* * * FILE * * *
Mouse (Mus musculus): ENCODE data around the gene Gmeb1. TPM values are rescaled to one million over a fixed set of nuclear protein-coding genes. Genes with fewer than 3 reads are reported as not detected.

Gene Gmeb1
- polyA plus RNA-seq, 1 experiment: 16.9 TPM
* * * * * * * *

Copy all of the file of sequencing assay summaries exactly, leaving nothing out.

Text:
Mouse (Mus musculus): ENCODE data around the gene Gmeb1. TPM values are rescaled to one million over a fixed set of nuclear protein-coding genes. Genes with fewer than 3 reads are reported as not detected.

Gene Gmeb1
- polyA plus RNA-seq, 1 experiment: 16.9 TPM